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I've been successfully using rsync to synchronize my home directories between my laptop and my netbook (both using ext4 with Linux). My only problem with it is that every now and then I like to completely reorganize certain directories, and rsync sees this as deletions and creation of new files, which makes it very slow and inefficient.

Does anybody know of a good piece of software that handles file moves well?

I've found that unison should be capable of this, but it doesn't seem to work in practice. I tested unison by synchronizing two local directories, each with a large file in it, and it still detected my move as a deletion+creation and was in effect even slower than rsync.

Moreover, if I remember correctly from my looking at unison's source code a couple of months ago, it tried to do something like doing sha sums—and I don't want my ideal solution to do sha sums—that's too slow on large files/directories. I'd like something that notices things like:

" The last source counterpart of this file seems to have been deleted and there's a new file elsewhere in the source directory tree that has the same mdate, size, and inode number, so I'm just going to assume that this was a move and move its target counterpart accordingly instead of doing a delete+copy. "

It's important to me that I be able to sync these machines quickly.

Any suggestions?

7 Answers 7

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You should take a look at rdiff-backup it does rsync underneath, but with the additional intelligence that you require (and it makes incremental backups capable of rolling back, but you can configure to switch that off).

The latest release is old (2009), but that is a sign of stability.

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    Anyone tried that?
    – mist
    Commented Aug 22, 2016 at 10:57
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Unison does what you want, but only for remote synchronization. Try using ssh://localhost/path/to/dir as one of the roots.

Unison does base its decisions on file contents, it doesn't keep track of inode numbers.

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You can handle moved and renamed files with rsync if the filesystems on the source and target directory have support for hard links. The idea is to let rsync reconstruct hard links before real transfer. You can find a good explanation here

We ended up with a simple solution that create an hidden tree of hard links inside the source/target directory, the basic script could be like this:

# Name of hidden directory
Shadow=".rsync_shadow"

# do real sync
rsync -ahHv --stats --no-inc-recursive --delete --delete-after "$Source"/ "$Target"

# update/create hidden dir of hard links in source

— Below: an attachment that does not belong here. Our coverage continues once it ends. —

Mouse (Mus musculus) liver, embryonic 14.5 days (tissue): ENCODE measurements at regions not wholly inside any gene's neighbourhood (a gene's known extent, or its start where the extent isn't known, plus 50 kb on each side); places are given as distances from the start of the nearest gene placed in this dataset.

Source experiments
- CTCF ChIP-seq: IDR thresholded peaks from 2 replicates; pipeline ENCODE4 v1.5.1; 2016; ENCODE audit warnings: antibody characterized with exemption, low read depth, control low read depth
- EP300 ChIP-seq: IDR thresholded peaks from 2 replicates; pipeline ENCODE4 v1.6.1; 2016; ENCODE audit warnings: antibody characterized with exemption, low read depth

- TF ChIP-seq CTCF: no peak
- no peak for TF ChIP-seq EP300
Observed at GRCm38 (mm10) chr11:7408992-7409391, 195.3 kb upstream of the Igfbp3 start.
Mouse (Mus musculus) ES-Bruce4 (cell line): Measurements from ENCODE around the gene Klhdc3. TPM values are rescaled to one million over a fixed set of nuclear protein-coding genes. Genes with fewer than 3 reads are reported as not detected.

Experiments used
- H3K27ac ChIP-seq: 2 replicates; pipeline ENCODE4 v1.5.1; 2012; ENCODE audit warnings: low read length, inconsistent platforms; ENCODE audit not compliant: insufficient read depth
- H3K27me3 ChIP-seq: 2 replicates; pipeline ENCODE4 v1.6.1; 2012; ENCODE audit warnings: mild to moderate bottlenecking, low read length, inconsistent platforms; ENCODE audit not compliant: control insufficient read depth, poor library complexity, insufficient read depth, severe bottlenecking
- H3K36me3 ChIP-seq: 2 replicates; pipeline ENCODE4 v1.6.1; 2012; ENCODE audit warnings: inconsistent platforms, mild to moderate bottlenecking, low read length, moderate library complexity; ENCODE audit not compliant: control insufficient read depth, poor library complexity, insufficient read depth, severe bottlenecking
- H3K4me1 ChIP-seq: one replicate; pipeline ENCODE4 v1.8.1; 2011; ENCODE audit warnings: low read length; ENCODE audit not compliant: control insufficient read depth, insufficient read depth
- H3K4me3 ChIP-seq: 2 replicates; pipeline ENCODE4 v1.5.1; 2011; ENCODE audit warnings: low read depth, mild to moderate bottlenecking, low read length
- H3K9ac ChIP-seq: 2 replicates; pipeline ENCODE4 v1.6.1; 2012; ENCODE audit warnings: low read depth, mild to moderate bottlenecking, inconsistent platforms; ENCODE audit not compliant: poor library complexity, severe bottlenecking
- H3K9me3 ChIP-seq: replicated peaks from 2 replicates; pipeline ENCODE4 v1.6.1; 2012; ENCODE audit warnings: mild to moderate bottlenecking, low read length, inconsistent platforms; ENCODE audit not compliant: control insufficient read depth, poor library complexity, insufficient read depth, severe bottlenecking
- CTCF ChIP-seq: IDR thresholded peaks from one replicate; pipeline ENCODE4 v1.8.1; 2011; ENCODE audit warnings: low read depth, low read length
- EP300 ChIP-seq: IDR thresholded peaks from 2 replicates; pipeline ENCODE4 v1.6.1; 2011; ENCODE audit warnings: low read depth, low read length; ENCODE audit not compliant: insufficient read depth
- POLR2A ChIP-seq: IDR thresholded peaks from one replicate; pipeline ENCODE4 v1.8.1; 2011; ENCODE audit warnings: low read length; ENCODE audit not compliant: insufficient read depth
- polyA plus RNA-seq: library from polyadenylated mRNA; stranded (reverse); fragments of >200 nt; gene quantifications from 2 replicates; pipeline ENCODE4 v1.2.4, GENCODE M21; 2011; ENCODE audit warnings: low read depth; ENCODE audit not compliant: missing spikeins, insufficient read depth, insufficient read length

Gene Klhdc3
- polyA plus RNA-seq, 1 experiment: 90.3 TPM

rsync -a --delete --link-dest="$Source" --exclude="/$Shadow" "$Source"/ "$Source/$Shadow"

# update/create hidden dir of hard links in target
rsync -a --delete --link-dest="$Target" --exclude="/$Shadow" "$Target"/ "$Target/$Shadow"

I have an example script on GitHub. But I advise you to do a large amount of testing before use this method on production.

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I am using plain rsync for personal backups to a different device over ssh. Having found no satisfying and simple solution for my use case, I created my own script, rsync-prepare, in case anyone is interested.

It's "good enough" for me and it would be still quite some work to turn this into a robust package, so it will be a gist unless I or someone else finds the time and motivation to flesh it out.

Features:

  • it respects the rsync filters (uses rsync to get the file list of candidate files)
  • it works with remote hosts (unlike rsync-sidekick)
  • it's plain Python 3, which is available basically everywhere
  • it can detect circular moves/renames (a -> b, b -> c, c -> a)
  • it avoids computing hashsums if the filesize is unique in the set of files (then it cannot be a moved file)
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    As author of rsync-sidekick, this is one of the feature requests I've got multiple times — which I've not implemented! Glad to see a tool exists that handles all these use-cases. Commented Jan 30, 2023 at 16:13
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Question is old, but relevant.

Here is the tool you're looking for: rsync-sidekick

This syncs 3 types of changes:

  1. Change in file modification timestamp (in case you change timestamps of photos en masse using exiftool)
  2. Rename of file/directory
  3. Moving a file from one directory to another

It's designed to run before rsync is run.

Disclaimer: I'm the author of above tool.

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If you want to synchronize files between multiple machines, then you may want to simply use a centralized version control system like Subversion (or FSVS, which uses SVN as the backend). The nice part is that everything in your /home (that you add to version control) is then versioned and can be easily sync'd to other machines, or rolled back.

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lsyncd also handles moved files with the rsync+ssh behaviour, although somewhat buggy (i get about 15% moves handled as delete/copy, yet to figure out why). Most of the time it does work.

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